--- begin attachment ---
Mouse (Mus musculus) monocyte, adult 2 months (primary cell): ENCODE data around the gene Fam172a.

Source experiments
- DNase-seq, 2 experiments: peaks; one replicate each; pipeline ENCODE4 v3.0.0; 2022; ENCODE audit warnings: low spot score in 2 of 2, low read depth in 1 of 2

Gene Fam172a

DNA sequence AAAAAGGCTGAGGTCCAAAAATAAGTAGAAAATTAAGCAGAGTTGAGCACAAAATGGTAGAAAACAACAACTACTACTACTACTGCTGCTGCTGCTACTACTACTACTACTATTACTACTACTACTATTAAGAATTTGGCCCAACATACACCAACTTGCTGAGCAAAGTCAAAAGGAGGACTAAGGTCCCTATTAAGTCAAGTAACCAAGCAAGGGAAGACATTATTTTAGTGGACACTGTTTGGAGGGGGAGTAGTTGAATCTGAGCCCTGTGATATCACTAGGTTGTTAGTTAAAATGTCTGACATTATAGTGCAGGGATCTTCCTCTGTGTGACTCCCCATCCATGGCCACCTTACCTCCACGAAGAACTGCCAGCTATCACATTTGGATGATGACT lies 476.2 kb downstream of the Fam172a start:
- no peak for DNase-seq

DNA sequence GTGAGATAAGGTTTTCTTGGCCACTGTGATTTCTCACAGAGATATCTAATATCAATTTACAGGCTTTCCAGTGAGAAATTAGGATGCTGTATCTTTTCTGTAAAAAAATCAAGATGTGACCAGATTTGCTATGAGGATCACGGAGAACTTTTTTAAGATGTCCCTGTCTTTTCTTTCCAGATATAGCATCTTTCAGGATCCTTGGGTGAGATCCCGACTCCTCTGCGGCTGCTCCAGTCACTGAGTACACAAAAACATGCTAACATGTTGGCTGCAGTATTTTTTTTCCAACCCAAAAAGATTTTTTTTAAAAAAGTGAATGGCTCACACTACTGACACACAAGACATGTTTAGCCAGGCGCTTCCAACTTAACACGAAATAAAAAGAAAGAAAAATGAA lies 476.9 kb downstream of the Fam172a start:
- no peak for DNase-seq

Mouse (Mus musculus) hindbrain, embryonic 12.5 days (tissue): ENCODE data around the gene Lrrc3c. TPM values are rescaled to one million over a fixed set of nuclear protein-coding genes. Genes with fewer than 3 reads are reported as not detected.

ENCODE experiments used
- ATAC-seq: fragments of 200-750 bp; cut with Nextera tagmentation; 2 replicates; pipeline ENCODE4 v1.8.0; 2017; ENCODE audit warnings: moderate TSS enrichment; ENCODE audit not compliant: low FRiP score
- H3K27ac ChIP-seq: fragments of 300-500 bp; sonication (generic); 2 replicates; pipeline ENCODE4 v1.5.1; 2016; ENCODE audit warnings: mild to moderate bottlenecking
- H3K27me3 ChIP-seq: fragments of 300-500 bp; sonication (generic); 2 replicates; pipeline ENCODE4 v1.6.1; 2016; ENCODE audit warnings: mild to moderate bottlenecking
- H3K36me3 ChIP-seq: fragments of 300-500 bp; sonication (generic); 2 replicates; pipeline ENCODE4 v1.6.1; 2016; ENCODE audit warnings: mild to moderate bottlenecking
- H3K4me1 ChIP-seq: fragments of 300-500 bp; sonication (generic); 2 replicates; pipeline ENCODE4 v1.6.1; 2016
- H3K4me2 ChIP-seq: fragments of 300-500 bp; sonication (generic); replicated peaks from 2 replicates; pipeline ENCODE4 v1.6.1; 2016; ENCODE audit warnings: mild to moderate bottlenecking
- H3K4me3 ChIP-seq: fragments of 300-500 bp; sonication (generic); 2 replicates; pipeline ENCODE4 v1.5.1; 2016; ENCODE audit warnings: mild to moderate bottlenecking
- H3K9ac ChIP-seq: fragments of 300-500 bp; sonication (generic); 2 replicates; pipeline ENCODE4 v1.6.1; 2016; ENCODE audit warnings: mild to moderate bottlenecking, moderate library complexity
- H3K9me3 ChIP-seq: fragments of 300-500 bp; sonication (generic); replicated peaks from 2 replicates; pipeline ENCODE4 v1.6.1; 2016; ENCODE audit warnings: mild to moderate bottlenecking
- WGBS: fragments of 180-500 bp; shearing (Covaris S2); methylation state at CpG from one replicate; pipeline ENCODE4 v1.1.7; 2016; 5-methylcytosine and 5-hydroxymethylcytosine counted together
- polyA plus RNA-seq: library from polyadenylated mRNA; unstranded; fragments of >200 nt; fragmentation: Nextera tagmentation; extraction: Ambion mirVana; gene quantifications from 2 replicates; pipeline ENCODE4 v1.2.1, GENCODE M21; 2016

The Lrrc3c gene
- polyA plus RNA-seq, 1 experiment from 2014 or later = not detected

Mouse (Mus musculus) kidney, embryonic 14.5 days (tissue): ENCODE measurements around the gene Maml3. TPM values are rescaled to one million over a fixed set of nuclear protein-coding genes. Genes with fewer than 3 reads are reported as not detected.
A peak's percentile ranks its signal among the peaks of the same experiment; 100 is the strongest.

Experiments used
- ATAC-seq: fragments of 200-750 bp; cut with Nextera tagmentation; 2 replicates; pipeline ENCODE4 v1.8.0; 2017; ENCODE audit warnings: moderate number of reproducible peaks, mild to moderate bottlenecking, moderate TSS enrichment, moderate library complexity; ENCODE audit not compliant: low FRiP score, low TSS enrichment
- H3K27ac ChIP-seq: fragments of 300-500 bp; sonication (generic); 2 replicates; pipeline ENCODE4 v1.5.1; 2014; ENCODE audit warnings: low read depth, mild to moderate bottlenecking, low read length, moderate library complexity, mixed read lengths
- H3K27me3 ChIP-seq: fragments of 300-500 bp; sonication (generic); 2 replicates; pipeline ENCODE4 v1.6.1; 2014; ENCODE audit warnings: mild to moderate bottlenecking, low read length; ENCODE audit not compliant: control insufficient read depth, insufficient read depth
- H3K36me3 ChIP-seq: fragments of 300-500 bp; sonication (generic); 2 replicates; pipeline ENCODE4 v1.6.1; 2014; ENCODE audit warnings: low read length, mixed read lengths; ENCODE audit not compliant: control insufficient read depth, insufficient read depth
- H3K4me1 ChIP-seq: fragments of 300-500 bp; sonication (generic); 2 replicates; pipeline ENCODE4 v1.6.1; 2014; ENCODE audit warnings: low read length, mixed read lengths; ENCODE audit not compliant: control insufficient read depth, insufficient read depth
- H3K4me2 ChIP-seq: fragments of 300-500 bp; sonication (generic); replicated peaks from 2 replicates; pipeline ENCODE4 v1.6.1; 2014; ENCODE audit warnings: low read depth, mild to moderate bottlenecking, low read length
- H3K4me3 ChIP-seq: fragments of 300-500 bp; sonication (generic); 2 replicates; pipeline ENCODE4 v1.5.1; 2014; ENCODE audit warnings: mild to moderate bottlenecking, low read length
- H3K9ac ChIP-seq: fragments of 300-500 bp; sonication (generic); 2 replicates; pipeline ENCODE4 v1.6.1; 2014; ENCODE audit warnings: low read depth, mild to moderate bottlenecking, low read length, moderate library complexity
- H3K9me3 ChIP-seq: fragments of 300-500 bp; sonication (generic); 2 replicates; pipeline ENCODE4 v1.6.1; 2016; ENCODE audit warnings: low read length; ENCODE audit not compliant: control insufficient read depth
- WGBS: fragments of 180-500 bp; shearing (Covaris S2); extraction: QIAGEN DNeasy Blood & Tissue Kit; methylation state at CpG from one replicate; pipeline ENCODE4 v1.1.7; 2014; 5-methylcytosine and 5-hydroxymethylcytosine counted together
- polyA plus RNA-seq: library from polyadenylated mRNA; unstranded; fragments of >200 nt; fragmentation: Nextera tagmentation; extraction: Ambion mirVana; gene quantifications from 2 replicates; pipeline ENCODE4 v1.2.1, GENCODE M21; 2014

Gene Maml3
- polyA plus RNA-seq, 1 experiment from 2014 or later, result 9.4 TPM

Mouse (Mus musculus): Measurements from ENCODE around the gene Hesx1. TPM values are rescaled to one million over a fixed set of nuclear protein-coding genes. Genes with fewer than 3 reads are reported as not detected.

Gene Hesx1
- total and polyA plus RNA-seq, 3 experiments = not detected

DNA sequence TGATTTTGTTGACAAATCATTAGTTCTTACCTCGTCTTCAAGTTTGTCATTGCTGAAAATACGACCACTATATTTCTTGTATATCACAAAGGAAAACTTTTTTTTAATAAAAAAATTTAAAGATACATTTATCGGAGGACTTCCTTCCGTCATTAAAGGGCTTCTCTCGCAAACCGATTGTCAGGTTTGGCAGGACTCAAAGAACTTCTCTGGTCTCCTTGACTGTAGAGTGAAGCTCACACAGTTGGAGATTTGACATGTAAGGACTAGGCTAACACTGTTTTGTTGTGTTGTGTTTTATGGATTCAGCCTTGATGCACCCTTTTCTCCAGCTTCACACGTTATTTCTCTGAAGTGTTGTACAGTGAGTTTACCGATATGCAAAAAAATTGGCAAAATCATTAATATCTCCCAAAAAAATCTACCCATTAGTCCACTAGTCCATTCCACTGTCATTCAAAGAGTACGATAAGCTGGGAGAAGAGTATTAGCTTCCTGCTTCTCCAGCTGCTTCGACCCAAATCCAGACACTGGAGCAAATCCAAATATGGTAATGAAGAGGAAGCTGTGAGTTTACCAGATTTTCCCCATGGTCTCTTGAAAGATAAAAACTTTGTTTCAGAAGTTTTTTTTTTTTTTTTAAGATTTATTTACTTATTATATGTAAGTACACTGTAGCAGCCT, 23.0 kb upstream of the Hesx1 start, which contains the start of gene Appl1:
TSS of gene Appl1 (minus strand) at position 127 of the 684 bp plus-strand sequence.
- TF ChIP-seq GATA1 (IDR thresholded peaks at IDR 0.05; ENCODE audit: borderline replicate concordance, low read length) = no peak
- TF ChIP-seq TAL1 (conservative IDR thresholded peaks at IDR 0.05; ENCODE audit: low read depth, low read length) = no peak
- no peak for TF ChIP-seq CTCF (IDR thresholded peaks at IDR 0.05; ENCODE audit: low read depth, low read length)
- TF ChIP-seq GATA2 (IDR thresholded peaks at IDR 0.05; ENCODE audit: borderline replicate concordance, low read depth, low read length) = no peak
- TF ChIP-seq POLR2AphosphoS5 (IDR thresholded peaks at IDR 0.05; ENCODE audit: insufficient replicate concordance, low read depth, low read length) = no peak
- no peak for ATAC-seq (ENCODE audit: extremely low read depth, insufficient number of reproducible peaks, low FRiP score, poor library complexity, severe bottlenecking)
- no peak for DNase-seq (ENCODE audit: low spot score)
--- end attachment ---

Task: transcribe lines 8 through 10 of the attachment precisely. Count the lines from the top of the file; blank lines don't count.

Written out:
- no peak for DNase-seq

Mouse (Mus musculus) hindbrain, embryonic 12.5 days (tissue): ENCODE data around the gene Lrrc3c. TPM values are rescaled to one million over a fixed set of nuclear protein-coding genes. Genes with fewer than 3 reads are reported as not detected.

ENCODE experiments used